7. Anderson M, Hartz A, Nordin T, Rosenbaum M, Noyes R, James P, et al. Community physicians’ strategies for patients with medically unexplained symptoms. Fam Med 2008 Feb; 40 (2): 111-8.         [ Links ]

8. Koekkoek B, Hutschemaekers G, van Meijel B, Schene A. How do patients come to be seen as ‘difficult’?: a mixed-methods study in community mental health care. Soc Sci Med 2011 Feb; 72 (4): 504-12.         [ Links ]

9. Dowrick C, Gask L, Hughes JG, Charles-Jones H, Hogg JA, Peters S, et al. General practitioners’ views on reattribution for patients with medically unexplained symptoms: a questionnaire and qualitative study. BMC Fam Pract 2008 Aug 19; 9: 46.         [ Links ]

10. Salmon P, Peters S, Clifford R, Iredale W, Gask L, Rogers A, Dowrick et al. Why do general practitioners decline training to improve management of medically unexplained symptoms? J Gen Intern Med 2007 May; 22 (5): 565-71.         [ Links ]

11. Woivalin T, Krantz G, Mäntyranta T, Ringsberg KC. Medically unexplained symptoms: perceptions of physicians in primary health care. Fam Pract 2004 Apr; 21 (2): 199-203.         [ Links ]

12. Seaburn DB, Morse D, McDaniel SH, Beckman H, Silberman J, Epstein R. Physician responses to ambiguous patient symptoms J Gen Intern Med 2005 Jun; 20 (6): 525-30.         [ Links ]

13. Olde Hartman TC, Hassink-Franke LJ, Lucassen PL, van Spaendonck KP, van Weel C. Explanation and relations: how do general practitioners deal with patients with persistent medically unexplained symptoms: a focus group study. BMC Fam Pract 2009 Sep 24; 10: 68.         [ Links ]

14. Matalon A, Nachmani T, Rabin S, Maoz B. The narrative approach as an effective single intervention in functional somatic symptoms in a multi-disciplinary referral clinic for primary care frequent attenders. Fam Pract 2005 Feb; 22 (1): 114-7.         [ Links ]


Endereço para correspondência | Dirección para correspondencia | Correspondence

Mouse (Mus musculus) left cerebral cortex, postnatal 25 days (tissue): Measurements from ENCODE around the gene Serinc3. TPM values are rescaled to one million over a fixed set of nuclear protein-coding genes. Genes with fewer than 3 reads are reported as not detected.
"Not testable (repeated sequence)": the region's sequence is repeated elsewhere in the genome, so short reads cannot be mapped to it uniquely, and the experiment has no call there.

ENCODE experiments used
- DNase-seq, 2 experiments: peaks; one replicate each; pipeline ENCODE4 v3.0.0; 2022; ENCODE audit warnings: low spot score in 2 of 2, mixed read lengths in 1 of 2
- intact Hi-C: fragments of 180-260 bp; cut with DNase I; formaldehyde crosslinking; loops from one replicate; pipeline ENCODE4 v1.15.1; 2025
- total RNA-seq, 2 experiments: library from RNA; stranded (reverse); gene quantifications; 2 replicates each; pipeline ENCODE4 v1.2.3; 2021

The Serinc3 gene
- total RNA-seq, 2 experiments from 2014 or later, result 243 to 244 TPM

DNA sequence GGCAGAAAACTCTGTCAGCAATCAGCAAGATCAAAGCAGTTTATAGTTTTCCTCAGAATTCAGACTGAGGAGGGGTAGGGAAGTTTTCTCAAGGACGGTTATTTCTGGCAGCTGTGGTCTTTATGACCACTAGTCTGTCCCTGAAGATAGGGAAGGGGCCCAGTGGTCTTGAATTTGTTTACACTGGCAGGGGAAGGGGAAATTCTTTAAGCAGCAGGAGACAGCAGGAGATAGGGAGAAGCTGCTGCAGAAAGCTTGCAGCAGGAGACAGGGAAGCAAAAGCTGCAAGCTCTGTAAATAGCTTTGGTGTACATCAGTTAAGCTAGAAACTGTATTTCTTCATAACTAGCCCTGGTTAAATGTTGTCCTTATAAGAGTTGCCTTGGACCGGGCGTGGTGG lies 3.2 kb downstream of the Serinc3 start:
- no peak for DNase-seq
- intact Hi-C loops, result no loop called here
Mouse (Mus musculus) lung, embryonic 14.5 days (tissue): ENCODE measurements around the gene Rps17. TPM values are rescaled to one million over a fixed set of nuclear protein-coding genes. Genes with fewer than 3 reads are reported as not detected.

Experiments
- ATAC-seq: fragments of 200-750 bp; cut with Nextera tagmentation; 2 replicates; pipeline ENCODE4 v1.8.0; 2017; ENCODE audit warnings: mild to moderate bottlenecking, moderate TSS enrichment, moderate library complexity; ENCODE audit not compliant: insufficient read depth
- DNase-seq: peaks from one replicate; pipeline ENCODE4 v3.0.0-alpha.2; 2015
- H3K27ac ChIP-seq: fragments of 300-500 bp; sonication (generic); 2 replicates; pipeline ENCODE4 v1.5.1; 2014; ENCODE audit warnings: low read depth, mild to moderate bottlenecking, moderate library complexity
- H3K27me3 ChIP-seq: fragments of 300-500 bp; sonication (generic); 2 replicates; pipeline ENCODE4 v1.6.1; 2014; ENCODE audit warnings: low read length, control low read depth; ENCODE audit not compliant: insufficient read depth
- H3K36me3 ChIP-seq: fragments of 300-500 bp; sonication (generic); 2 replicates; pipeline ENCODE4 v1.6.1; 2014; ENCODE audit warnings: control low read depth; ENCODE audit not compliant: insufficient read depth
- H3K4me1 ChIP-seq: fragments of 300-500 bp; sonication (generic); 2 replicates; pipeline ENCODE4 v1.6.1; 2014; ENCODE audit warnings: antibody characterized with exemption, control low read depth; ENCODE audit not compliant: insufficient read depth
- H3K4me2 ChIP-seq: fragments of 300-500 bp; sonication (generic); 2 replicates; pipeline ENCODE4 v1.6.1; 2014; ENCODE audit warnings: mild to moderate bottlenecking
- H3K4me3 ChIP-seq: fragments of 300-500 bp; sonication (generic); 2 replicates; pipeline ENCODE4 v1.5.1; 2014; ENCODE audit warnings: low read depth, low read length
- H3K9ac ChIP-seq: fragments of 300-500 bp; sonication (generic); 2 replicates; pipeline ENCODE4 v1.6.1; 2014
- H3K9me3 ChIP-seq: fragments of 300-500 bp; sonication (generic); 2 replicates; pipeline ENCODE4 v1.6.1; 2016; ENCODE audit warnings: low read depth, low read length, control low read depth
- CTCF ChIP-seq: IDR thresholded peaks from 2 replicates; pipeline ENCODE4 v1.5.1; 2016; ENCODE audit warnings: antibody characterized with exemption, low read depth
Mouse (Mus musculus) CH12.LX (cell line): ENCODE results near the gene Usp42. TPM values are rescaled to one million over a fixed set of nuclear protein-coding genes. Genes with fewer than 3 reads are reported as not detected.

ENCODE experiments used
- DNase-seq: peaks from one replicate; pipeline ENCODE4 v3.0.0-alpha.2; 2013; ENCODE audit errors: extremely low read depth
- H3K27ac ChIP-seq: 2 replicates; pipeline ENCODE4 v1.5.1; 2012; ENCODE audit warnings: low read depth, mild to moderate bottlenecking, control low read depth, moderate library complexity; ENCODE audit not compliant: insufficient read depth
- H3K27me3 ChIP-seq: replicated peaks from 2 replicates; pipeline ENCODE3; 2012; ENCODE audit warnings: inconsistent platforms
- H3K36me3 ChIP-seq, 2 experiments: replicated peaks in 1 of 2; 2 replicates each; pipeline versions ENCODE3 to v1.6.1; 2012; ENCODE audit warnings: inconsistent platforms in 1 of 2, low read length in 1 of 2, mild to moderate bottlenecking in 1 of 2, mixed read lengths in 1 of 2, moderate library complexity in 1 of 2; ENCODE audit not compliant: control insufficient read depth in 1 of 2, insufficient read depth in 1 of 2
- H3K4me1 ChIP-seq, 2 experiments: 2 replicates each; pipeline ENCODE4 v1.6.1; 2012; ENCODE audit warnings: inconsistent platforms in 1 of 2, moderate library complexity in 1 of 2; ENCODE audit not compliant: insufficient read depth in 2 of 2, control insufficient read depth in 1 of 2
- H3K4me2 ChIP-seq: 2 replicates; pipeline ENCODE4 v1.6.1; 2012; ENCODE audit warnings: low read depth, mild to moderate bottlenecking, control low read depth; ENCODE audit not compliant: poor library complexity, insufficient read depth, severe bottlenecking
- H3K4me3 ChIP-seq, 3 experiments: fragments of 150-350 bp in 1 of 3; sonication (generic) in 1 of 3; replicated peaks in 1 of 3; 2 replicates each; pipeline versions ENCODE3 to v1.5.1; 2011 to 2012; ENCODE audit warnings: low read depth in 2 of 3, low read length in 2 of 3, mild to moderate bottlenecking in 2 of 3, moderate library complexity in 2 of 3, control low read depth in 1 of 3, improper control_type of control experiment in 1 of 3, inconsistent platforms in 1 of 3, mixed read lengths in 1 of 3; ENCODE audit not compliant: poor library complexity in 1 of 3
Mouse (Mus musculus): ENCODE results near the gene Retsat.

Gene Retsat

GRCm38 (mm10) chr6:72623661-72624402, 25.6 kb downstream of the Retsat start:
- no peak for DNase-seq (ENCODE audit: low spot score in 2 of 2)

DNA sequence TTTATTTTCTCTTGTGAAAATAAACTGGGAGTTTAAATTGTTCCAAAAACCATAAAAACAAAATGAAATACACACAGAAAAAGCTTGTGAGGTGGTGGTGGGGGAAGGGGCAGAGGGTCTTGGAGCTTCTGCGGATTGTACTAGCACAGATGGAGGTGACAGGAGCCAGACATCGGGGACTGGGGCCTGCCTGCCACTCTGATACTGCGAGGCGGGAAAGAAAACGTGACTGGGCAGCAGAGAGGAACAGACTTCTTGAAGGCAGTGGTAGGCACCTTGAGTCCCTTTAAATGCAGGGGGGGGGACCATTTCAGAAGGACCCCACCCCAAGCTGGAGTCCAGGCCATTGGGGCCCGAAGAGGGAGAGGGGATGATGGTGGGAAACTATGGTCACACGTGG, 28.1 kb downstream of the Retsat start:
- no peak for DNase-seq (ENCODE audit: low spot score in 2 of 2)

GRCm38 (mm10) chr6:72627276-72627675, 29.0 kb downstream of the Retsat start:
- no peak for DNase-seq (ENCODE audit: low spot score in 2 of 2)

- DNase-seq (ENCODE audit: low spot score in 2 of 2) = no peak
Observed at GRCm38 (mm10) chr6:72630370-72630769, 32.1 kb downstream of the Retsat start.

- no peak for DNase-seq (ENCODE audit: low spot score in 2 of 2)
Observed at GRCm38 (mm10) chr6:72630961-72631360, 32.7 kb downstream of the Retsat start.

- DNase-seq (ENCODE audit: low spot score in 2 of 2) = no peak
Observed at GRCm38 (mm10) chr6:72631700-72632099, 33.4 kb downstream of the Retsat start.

Conflict of interest


Remembering Ian McWhinney

The world family of family medicine mourns the passing of Prof. Ian R. McWhinney on September 28, 2012. Each generation in medicine produces a few bright lights to show us the way and Ian was certainly one of them. His Textbook of Family Medicine, first published in 1989 and now in its third edition, provides a remarkable, readable guidebook to the modern profession of family medicine. It is based on solid principles of caring, as old as the profession itself. It employs modern technologies supported by scientific evidence. Ian’s book, his career, and his life showed us all how this is done.

I had the good fortune of getting to know Prof. McWhinney during my sabbatical year in 1989-90 in London, Ontario as a graduate fellow in the Department of Family Medicine at the University of Western Ontario. His seminar on the Philosophical Foundations of Family Medicine was one of the most challenging courses I have ever taken. The graduate fellows struggled to keep up with Ian as he explored the ideas that created our discipline. His gentle manner and insightful explanations opened our eyes to a new world of ideas that would make us better doctors, teachers, researchers and people.

We join in wishing comfort and consolation to his family, his colleagues, his patients, his students and all those whose lives he touched.